• Research on the items subject to comparison

Once you have your topic, you should set out to research on the individual items. For a compare and contrast essay, you will require an in-depth knowledge of both sides of the divide. This can be acquired through extensive reading and research. Both items should be researched in detail without favoring one over the other. As you carry out your research, make a list of the major points under each item. Make sure you also note down your sources. You might be asked to quote them in your essay.

  • List down the similarities and differences

After extensive research, take out both lists containing the significant points. Place the lists side by side and go through them once again. As you scan through your lists, strike of the points that are similar as you transfer them to a different list of similarities. Once you have stricken off all the related points, move on to the remaining points. Scrutinize them one by one as you look for an opposing point on the other item’s list. If you find one, strike both off as you transfer that point as a difference.

  • Create categories

As you split cross of points from your list as either similarities or differences, you will notice that some points do not quite fit as a similarity or a variation. Such points need to be categorized. For example, when comparing cats to dogs, you might have categories such as height, weight, lifespan, behavior among others. As you may notice, these items might not be the direct opposite of each other with regards to these categories. Once you establish the categories, you can easily tease out the similarities and differences.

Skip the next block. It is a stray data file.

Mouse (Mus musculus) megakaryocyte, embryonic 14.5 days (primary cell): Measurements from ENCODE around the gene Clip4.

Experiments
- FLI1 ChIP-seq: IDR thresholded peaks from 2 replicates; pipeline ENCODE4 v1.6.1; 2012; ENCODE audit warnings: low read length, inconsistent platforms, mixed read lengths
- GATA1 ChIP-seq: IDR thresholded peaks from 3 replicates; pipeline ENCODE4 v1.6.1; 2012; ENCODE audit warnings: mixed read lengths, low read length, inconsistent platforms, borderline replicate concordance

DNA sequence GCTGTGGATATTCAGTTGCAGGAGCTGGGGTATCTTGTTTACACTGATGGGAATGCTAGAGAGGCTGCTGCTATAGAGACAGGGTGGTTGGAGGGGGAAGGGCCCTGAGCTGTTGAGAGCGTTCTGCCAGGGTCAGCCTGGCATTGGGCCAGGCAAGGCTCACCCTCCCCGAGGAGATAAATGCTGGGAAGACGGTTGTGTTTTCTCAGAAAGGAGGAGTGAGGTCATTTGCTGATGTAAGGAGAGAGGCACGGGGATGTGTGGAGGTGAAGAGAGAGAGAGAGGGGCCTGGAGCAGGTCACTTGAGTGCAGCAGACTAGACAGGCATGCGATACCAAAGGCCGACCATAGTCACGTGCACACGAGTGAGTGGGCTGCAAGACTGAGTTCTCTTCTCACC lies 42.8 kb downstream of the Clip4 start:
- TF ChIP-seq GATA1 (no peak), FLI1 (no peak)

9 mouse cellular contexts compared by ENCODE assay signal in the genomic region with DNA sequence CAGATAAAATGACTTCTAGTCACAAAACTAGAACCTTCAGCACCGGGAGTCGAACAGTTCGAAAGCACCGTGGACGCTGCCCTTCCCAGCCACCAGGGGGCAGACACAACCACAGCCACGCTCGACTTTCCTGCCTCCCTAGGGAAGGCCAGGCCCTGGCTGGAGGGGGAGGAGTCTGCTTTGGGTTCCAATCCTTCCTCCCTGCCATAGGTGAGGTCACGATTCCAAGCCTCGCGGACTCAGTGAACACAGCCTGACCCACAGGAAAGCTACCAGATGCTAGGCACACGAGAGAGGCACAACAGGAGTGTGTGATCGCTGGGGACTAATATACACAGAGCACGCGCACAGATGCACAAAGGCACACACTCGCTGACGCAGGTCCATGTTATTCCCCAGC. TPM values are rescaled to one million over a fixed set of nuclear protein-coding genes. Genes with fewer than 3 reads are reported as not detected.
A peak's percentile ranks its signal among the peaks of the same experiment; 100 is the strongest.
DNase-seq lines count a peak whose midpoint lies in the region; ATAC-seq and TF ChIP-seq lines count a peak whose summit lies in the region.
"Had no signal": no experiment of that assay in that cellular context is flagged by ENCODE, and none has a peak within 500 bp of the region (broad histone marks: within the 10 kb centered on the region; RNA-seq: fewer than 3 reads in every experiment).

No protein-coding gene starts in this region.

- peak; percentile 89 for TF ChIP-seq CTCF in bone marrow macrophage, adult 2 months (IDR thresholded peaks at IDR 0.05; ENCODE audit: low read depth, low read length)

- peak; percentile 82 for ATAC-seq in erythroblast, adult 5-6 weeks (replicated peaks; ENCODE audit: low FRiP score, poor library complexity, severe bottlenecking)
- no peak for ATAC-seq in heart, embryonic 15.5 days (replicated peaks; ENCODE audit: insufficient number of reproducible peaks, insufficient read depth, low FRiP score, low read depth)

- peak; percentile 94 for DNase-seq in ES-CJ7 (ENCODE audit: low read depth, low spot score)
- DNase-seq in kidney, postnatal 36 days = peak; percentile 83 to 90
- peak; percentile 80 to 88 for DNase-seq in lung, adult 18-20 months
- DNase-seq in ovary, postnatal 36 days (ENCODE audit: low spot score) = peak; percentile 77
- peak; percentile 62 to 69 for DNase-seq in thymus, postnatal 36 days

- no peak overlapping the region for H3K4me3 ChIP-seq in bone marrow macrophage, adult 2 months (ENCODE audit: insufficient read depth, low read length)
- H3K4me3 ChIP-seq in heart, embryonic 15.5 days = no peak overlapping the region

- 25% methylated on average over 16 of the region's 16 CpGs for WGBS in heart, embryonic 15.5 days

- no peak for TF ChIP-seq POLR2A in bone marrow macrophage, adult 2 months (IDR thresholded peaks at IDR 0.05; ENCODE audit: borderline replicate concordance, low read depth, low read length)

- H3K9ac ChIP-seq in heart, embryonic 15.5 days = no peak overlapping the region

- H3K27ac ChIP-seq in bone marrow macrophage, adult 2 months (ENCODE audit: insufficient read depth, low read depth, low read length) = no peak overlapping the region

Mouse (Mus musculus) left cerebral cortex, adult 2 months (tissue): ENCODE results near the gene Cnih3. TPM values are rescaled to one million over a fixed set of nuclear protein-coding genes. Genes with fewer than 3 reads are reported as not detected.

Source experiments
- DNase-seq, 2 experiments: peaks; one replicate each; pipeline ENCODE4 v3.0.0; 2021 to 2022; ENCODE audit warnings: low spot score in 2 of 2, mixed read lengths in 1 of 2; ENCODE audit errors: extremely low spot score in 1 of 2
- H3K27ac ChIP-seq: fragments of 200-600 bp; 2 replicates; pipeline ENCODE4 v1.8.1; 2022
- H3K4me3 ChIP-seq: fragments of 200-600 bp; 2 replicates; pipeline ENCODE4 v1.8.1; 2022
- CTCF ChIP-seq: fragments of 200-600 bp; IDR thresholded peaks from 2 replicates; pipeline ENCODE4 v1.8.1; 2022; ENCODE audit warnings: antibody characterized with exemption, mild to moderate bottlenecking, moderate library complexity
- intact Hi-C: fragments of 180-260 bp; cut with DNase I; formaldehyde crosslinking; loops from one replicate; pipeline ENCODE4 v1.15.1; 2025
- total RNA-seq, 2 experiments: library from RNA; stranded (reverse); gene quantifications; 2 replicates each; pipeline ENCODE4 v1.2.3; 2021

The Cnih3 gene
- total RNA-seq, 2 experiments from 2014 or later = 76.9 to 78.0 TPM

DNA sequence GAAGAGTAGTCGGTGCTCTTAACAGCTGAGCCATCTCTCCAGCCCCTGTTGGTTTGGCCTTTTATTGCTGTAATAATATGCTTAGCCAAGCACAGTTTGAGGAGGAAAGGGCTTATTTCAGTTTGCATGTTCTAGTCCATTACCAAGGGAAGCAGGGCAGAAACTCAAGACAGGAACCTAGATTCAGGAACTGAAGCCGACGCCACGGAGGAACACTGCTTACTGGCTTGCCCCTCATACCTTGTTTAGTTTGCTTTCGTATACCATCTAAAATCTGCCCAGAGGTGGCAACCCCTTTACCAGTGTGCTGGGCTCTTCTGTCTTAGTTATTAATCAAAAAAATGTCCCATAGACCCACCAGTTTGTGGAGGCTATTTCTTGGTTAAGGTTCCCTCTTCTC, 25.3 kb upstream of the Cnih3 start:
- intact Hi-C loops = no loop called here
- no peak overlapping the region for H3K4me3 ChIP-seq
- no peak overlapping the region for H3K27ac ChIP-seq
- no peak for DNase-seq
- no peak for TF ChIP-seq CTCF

• Compare and contrast items in the same category

When it comes to writing the essay, be sure to put across points that relate. Never compare and distinguish items from different categories. Using the same example of cats and dogs, be sure to compare the weight of the dogs with the weight of the cats. Never compare the weight of the dog and the height of the cat.

  • Master the transitional words

When comparing and contrasting, some words signal to the reader that whatever point you are going to mention next is either similar or different from the ones you mentioned earlier. This might seem easy, but it is astonishing to find out that many people have difficulties using appropriate transitional words.